This post by Jill Schlesinger originally appeared on CBS' MoneyWatch.com.
With two months to go in the year, let's take a deep breath and assess where we stand. The economy is in a bottoming process that is neither smooth nor wildly different from previous economic recoveries. The weekend news of CIT's bankruptcy, 9 more bank failures (that makes it 115 closures for 2009) and this morning's better-than-expected Ford, can sometimes make it seem that recovery from the Great Recession is a fickle as the direction of the wind.
The CIT bankruptcy was not a surprise, but taxpayers are not too happy to learn that the $2.3 billion infusion will likely vanish. (Jim Cramer's "buy" rec on CIT didn't work out as expected either.) Given the billions of direct government investments into teetering companies, it was expected that some investments might go sour. Other candidates for losers include: AIG, Chrysler, Fannie, Freddie and GMAC.
So too with the continuing sobering news from the FDIC - it's expected that 150 banks will be shuttered by the end of the year. From the clinical point of view, there are too many banks, but on the ground, it's hard to gloss over the loss.
Then there's the good news from the survivors - financial behemoths like Goldman Sachs and JP Morgan Chase delighted their shareholders a few weeks ago with great results and today, we learned that Ford Motor made nearly a billion dollars last quarter. This is not an equal opportunity recovery - there'll be winners and losers, with the government playing a role in determining the outcome in some cases.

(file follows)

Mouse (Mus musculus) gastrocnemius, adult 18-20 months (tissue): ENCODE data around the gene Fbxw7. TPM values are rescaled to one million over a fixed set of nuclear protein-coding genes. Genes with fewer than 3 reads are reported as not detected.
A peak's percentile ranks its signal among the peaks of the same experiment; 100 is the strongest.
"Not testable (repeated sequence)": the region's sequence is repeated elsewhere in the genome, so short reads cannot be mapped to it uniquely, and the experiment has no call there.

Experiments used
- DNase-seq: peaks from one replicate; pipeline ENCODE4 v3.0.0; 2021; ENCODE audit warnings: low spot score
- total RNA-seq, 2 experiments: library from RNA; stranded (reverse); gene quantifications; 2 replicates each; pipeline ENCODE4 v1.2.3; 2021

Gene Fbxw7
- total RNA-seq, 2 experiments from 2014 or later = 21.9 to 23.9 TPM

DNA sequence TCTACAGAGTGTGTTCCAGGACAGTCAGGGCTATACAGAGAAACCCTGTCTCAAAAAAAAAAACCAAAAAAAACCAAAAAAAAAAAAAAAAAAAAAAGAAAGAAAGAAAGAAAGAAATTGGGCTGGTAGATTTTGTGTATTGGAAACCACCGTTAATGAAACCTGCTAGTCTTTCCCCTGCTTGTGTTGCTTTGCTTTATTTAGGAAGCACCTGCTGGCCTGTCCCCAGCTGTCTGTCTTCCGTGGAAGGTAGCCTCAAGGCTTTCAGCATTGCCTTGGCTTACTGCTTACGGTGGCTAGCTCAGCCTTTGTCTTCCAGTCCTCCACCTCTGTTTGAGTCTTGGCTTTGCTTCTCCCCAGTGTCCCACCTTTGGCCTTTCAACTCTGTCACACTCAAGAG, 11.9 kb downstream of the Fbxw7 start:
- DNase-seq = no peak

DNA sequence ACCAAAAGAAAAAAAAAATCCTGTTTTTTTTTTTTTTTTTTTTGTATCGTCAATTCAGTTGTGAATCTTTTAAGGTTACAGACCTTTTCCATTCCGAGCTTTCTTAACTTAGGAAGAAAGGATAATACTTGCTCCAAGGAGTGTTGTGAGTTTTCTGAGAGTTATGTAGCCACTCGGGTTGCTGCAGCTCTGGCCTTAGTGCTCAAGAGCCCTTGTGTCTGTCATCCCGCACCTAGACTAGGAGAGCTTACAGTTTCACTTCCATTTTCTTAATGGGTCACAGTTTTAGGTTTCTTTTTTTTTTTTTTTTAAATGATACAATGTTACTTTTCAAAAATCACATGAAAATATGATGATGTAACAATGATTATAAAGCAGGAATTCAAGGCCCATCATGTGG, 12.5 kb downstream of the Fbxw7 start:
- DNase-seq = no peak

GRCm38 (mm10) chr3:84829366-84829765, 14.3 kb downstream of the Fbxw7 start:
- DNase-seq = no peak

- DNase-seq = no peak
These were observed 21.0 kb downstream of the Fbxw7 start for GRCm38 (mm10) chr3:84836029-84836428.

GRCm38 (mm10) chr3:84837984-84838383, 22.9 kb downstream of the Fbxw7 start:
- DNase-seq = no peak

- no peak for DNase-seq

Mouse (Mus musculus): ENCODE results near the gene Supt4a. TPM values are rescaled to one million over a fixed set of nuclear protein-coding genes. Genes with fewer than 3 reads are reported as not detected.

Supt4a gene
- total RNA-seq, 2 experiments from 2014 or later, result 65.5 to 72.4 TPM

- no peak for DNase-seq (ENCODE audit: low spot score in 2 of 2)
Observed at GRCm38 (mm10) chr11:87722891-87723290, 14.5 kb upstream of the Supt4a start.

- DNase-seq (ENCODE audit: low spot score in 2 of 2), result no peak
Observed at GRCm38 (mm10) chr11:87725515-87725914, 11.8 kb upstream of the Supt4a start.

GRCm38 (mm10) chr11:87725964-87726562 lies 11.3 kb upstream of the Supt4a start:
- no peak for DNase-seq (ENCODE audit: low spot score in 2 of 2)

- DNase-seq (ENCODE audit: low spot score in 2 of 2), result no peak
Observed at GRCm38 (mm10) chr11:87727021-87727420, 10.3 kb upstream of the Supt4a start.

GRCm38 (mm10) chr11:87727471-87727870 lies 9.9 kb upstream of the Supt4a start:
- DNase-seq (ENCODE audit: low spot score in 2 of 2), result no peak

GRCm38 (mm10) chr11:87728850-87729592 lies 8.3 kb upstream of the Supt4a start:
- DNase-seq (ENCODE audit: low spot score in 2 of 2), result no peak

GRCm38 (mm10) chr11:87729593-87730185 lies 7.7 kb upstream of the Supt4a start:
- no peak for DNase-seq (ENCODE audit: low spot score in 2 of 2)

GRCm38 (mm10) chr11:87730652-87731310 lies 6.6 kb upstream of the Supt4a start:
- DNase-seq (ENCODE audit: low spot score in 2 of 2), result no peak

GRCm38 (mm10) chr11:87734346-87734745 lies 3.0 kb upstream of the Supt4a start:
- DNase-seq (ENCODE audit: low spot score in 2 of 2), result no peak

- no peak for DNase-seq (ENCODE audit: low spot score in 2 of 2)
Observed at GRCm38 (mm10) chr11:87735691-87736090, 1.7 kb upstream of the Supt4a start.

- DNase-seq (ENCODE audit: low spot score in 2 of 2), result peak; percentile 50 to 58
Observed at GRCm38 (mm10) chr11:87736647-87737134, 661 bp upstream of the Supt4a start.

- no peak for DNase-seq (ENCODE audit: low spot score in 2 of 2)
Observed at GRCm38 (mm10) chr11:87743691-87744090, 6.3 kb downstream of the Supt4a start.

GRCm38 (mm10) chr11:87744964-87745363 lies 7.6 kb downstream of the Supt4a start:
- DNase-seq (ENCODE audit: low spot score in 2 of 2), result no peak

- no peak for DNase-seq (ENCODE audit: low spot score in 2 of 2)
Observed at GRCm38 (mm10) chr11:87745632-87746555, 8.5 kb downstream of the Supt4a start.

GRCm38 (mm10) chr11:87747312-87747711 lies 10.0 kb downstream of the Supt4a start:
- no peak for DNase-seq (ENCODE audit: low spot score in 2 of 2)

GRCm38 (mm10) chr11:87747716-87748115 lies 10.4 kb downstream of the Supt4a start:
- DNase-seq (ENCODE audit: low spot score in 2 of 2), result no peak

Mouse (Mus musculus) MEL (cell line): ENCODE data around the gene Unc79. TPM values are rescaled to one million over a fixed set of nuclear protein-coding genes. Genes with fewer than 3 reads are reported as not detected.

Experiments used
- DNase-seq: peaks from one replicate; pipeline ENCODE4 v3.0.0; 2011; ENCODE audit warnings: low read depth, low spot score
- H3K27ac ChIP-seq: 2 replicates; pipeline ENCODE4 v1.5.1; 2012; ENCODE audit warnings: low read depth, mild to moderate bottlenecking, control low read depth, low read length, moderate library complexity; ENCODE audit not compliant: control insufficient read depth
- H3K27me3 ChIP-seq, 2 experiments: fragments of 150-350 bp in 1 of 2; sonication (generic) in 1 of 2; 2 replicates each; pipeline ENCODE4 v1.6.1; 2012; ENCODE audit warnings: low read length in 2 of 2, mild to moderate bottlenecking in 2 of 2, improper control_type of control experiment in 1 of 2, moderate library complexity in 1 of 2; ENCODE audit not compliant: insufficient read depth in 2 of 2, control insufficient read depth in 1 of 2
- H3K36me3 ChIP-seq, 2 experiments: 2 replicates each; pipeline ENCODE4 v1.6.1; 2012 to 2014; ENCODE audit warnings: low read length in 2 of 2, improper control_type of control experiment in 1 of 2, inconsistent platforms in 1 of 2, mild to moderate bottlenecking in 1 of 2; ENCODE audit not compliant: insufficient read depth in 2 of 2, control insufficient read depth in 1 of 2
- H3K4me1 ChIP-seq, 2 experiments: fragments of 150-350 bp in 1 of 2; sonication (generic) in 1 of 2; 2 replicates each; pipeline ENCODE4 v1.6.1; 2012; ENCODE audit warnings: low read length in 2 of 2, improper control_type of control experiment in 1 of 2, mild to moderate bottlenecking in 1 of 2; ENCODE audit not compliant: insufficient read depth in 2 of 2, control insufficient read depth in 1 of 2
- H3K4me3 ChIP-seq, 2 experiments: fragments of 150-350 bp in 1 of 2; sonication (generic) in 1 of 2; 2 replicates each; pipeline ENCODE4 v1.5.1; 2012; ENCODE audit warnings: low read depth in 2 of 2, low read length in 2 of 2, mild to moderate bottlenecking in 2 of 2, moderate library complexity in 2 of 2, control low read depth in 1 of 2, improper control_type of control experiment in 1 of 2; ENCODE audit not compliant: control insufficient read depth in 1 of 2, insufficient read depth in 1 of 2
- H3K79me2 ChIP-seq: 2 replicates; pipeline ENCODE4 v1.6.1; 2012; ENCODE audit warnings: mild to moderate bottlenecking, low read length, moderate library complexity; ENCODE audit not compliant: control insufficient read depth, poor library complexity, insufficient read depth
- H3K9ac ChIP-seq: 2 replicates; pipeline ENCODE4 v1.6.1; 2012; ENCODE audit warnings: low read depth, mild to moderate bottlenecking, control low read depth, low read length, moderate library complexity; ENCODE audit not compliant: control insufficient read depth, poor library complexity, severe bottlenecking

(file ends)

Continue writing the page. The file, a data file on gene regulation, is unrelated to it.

In the end, recoveries are painful and ugly. They require patience and some weather the process better than others. Austrian economist Joseph Schumpeter (1883-1950) coined the phrase "" to describe the process whereby economic downturns that result in lost jobs and busted companies, become the necessary ingredients for the next phase of growth. That's cold comfort for those who perish in the process, but it does help explain the process.
In the end, I suspect we are where we should be - in the midst of a long, drawn out process. To see where we stand by the numbers, check out these great charts from NPR's Planet Money. They haven't been updated through the last couple of months, but the trends remain in place.
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